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Time to face the hard truth about enterprise storage: Apart from the intelligent software embedded in the controller, that Tier 1 SAN you spent millions of dollars on is just a conglomeration of commodity components. A 15,000-rpm enterprise-class hard drive mounted on a fancy set of rails and topped with a shiny corporate logo is still just a 15,000-rpm physical disk, even if you did pay a jaw-dropping markup. Controllers are mostly based on standard appliance or x86 platforms running Windows or modified Linux variants, with custom Java-based Web interfaces for management slapped on top.
We're not saying this is a bad thing--in fact, it makes a lot of sense to use standard building blocks rather than redesign the operating system and hardware set from the ground up. And there's real value in the software stack that provides intelligence and management. But it's time to ask this question: Is there a less expensive, more flexible alternative?
"SAN storage isn't sorcery anymore," says Jake McTigue, IT manager at medical device maker Carwild and an InformationWeek contributor. "If you have disks and management software, you can make pretty much anything happen. The question you have to ask yourself is: What exactly am I paying for here?"
What indeed. Unfortunately, enterprise storage is one of the last bastions of closed design, and Tier 1 vendors are working hard to maintain the status quo. They have stellar name recognition, and they're building on a base of solid products that gave rise to the SAN revolution. EMC in particular has a very effective marketing machine, adept at impressing executives with its black boxes. Of course, it also has a track record for reliability and enterprise-class support. What no one mentions in sales presentations, however, is that shiny new features like tiering and thin provisioning have been available for years from software vendors, and that under the hood of pricey SAN gear like the Clariion line runs Windows XP Embedded or Windows Storage Server on a standard Intel platform.
An EMC spokesman didn't dispute the hardware angle but says what his company brings to the table is well-tested integration of high-end components, advanced software capabilities, and--perhaps most important to enterprise IT--a single point of contact if problems arise. "IT organizations understand that evaluating technology based on cost alone often leads to point decisions that can be cheap up front but very costly over the technology's useful life," he says, adding that out of EMC's several thousand engineers, a very small number are dedicated to hardware while the overwhelming majority are focused on software development.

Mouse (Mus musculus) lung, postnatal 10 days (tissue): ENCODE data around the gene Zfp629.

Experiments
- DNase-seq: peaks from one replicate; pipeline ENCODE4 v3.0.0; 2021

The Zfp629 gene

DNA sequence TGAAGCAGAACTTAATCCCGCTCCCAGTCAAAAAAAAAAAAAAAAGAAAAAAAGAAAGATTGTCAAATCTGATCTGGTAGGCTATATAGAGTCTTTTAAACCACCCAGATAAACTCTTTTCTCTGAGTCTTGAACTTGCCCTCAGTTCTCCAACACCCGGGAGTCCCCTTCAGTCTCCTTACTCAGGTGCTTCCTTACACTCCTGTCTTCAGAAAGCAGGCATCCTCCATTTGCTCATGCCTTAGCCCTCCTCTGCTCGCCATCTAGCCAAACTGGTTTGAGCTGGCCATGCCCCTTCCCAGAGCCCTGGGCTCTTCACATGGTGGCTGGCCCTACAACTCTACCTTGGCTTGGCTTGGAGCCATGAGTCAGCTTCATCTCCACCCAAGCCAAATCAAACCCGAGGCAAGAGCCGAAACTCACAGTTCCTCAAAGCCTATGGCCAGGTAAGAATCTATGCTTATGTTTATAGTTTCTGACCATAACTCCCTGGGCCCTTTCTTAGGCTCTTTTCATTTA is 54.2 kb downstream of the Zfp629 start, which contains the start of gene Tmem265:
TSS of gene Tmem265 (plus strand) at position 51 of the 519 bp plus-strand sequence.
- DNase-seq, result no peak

Storage vendors like EMC, Hitachi Data Systems, and Hewlett-Packard also issue qualified-equipment lists that IT organizations can use to ensure their setups are supported. "Sure, you can do whatever you want with storage," says Network Computing editor Mike Fratto. "But go off the reservation, and you won't get support until you're back in line."
It's largely that desire for ironclad support that has allowed Tier 1 vendors to preserve the profit margins inherent in tightly coupled software and hardware. But our data clearly shows that, from IT's perspective, this path is unsustainable. In our 2010 InformationWeek Analytics State of Storage survey, seven of the top 10 most pressing concerns cited by respondents contained the word "insufficient." Insufficient storage resources for critical applications and departments. Insufficient budget. Insufficient tools to manage storage. Insufficient staff and training. We're spending money on Band-Aid technologies like deduplication while shortchanging areas like security and data analytics--not to mention innovation to move the business forward.
It's past time for an intervention. We've all grown comfortable with the server virtualization model, where you buy intelligent software and run your choice of hardware. Why should storage be any different? It shouldn't, and a number of vendors are providing the means to finally sever this bond. By offering flexible, standards-based storage virtualization and management software that will run on any x86 platform, DataCore, FalconStor, StarWind, Openfiler (open source), and others extend a tantalizing promise: Pay once for intelligent software and run it on the hardware of your choice. Get the software virtualization layer in place, and the possibilities are endless. Want to use legacy Fibre Channel arrays with an iSCSI-based server farm? No problem. How about presenting direct-attached SAS (serial-attached SCSI) arrays in low-cost disk enclosures across a Fibre Channel SAN? Simple. Migrate volumes between arrays or across entire systems with zero downtime? Have at it.